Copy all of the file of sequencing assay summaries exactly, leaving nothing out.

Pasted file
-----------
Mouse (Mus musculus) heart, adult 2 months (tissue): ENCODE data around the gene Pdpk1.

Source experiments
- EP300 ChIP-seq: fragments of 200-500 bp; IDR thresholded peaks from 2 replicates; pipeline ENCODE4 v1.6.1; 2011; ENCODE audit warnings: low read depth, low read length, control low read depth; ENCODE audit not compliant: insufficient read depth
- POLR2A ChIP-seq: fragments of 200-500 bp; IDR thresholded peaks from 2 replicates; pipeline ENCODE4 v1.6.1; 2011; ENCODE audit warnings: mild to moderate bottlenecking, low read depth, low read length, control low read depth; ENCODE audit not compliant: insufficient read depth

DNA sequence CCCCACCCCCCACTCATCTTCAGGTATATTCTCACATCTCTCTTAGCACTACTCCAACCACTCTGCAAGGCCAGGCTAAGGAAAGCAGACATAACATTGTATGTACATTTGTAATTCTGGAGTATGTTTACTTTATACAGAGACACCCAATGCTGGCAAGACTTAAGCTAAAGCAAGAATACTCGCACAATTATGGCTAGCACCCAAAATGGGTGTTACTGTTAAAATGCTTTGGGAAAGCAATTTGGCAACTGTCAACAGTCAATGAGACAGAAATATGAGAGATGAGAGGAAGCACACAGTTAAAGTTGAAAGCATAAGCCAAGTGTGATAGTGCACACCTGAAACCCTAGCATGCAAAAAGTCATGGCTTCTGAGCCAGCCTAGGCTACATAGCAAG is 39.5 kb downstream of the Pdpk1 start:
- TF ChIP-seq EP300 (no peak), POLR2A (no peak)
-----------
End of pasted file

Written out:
Mouse (Mus musculus) heart, adult 2 months (tissue): ENCODE data around the gene Pdpk1.

Source experiments
- EP300 ChIP-seq: fragments of 200-500 bp; IDR thresholded peaks from 2 replicates; pipeline ENCODE4 v1.6.1; 2011; ENCODE audit warnings: low read depth, low read length, control low read depth; ENCODE audit not compliant: insufficient read depth
- POLR2A ChIP-seq: fragments of 200-500 bp; IDR thresholded peaks from 2 replicates; pipeline ENCODE4 v1.6.1; 2011; ENCODE audit warnings: mild to moderate bottlenecking, low read depth, low read length, control low read depth; ENCODE audit not compliant: insufficient read depth

DNA sequence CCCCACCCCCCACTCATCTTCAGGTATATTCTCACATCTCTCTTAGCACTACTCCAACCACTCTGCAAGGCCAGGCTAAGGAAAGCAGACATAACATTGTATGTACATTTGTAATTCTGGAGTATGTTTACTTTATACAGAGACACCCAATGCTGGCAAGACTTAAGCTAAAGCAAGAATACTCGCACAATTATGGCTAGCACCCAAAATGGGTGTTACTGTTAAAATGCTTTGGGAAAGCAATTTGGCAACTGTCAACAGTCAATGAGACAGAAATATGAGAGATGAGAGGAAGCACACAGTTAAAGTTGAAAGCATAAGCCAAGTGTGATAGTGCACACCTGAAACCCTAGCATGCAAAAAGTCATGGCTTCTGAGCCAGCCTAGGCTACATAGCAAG is 39.5 kb downstream of the Pdpk1 start:
- TF ChIP-seq EP300 (no peak), POLR2A (no peak)